Shlomo Ben Avi standing behind the Stolpersteine of his family. (Lina Marie Schulenkorf/YJI)

The stumbling blocks are not a kind of gravestone or replacement for them, according to Ben Avi.

“We don’t need the stones for personal remembrance,” he said. “The stones are just beautiful, meaningful decoration, but not gravestones.”

While the project is largely perceived positively, there is also criticism from some, including Jewish people.

Holocaust survivor Charlotte Knobloch, who is president of the Jewish Community of Munich and Upper Bavaria, is considered one of the harshest critics of the project.

Alternative forms of commemoration are therefore represented in the city of Munich, which does not authorize the laying of stumbling stones on municipal land.

In a 2014 statement to the City of Munich, Knobloch made it clear what she thought of the idea of Stolpersteine.

“These stones, the names engraved on them and therefore the victims themselves will inevitably be trampled on again – whether out of carelessness or quite deliberately. They can be spat on, dirtied, smeared, soiled with animal excrement or even deliberately desecrated,” Knobloch said. “The inhibition threshold for indifference and wilful desecration is far lower than for other forms of commemoration. Very few people stop to think. Placing them at people’s feet literally means that passers-by pass over them thoughtlessly. On the ground, the victims are as defenseless as they once were.”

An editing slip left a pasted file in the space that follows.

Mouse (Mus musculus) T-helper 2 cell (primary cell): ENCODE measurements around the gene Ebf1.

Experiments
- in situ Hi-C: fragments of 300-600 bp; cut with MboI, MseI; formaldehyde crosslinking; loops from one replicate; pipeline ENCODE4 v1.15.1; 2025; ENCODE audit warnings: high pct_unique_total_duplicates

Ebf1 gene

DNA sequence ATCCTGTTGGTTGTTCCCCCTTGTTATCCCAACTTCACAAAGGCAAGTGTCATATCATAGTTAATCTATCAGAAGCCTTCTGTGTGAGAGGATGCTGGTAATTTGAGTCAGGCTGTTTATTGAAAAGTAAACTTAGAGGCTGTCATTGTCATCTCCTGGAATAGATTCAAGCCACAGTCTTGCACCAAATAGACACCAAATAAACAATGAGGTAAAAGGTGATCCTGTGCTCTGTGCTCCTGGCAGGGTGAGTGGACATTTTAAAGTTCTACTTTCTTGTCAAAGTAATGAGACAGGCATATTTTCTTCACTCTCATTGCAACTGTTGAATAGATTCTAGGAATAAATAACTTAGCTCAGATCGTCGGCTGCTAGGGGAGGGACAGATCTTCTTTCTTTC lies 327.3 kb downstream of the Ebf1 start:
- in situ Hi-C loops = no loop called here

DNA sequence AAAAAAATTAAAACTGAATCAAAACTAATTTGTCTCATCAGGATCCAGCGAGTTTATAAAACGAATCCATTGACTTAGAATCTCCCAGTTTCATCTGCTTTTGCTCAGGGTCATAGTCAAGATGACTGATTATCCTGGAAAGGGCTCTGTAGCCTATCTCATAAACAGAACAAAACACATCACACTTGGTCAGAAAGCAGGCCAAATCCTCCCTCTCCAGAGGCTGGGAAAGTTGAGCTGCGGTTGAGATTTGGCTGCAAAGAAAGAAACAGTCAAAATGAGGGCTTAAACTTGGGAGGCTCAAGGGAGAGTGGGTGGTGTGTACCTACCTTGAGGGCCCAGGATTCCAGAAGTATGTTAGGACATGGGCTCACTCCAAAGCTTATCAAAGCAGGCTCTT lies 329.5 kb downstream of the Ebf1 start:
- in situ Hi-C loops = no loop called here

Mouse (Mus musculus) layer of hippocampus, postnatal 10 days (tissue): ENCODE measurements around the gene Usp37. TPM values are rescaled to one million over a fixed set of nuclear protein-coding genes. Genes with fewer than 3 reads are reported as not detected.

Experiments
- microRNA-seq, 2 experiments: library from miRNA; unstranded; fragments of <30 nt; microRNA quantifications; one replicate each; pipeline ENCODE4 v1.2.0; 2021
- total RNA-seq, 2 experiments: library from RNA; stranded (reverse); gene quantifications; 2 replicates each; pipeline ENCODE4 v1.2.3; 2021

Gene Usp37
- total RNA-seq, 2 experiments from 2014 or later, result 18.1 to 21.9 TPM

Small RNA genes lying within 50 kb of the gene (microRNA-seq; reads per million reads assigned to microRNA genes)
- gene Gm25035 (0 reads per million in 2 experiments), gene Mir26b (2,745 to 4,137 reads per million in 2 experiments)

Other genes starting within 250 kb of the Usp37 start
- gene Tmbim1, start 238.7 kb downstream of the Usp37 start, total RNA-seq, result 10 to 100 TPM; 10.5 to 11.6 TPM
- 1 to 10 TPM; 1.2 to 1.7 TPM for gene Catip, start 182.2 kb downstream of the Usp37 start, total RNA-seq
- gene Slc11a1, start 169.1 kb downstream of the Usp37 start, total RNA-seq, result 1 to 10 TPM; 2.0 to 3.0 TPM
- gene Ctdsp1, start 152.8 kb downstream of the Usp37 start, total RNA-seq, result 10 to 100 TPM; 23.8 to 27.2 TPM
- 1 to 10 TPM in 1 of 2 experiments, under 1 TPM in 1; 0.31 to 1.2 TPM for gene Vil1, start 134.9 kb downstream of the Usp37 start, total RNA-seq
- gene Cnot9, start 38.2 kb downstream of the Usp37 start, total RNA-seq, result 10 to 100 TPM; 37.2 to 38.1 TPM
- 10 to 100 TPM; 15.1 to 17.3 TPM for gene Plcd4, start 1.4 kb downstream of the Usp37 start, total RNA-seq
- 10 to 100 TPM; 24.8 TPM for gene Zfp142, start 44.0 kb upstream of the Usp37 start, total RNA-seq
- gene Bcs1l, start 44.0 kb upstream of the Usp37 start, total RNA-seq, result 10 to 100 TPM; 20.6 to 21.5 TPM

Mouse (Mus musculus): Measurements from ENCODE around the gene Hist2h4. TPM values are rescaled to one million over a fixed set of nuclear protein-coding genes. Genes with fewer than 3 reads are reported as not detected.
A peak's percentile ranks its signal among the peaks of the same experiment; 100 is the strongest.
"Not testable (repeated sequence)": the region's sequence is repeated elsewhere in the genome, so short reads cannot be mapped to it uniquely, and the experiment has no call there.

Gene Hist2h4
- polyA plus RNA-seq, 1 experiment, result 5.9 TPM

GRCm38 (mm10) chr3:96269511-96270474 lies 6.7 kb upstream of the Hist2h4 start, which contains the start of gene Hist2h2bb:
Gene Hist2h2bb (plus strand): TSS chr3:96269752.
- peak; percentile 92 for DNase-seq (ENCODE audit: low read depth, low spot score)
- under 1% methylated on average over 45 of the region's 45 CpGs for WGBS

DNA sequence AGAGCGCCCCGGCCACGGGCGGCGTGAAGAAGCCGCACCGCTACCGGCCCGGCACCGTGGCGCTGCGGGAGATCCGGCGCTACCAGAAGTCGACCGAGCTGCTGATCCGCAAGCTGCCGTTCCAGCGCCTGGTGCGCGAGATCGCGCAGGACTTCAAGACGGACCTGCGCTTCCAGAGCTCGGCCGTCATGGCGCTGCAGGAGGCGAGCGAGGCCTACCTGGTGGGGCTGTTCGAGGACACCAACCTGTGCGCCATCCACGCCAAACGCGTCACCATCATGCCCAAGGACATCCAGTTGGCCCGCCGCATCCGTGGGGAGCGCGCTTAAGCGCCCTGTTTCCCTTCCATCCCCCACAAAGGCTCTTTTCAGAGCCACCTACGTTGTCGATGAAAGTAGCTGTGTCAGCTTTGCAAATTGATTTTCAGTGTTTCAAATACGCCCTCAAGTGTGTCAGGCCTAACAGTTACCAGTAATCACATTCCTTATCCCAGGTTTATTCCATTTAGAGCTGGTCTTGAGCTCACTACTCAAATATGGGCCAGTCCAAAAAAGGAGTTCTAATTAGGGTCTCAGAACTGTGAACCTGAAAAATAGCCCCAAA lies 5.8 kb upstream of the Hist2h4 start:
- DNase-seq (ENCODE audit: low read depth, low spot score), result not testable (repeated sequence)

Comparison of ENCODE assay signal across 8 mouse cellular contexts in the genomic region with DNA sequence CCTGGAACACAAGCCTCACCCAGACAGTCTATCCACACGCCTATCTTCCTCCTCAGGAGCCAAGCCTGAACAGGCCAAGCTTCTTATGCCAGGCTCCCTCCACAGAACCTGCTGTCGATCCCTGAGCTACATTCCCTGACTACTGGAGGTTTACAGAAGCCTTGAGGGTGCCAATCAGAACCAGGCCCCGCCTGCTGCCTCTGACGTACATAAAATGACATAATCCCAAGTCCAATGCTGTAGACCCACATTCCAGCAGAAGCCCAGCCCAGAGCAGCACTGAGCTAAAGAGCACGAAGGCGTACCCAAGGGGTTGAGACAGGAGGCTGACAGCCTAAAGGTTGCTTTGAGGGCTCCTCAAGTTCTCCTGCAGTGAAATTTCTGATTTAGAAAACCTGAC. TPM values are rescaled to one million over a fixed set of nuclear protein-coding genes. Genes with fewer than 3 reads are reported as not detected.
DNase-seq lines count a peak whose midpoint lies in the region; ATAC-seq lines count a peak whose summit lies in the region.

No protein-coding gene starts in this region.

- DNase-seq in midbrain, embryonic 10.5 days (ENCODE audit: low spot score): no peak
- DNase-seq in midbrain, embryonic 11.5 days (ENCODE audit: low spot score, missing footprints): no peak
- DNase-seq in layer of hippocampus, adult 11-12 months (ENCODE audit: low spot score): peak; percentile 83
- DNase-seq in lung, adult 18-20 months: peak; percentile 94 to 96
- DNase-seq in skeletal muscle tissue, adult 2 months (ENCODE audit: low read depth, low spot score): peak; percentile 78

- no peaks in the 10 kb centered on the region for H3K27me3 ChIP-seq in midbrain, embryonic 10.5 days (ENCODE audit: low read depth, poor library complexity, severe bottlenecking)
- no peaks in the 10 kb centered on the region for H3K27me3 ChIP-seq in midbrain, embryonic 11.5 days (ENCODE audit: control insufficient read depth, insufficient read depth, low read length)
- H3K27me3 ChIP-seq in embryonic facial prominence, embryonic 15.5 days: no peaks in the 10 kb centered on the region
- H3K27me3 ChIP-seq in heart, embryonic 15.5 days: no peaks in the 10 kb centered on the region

Demnig, the artist who conceived the Stolpersteine project, actually chose the brass stones so that they would be permanently polished by the friction of the soles of shoes. More than 20 years later, however, experience shows that the stumbling blocks continue to oxidize, as the majority of passers-by avoid walking over them. Many are dark and difficult to read.

Ben Avi confirmed this.

“I never step on the stones,” he said, “but even if others did, it wouldn’t bother me. They’re not gravestones, but of course it would be appreciated if people didn’t step on them out of respect.”

But when asked whether he would prefer plaques on the walls of the former homes, he answered in the affirmative.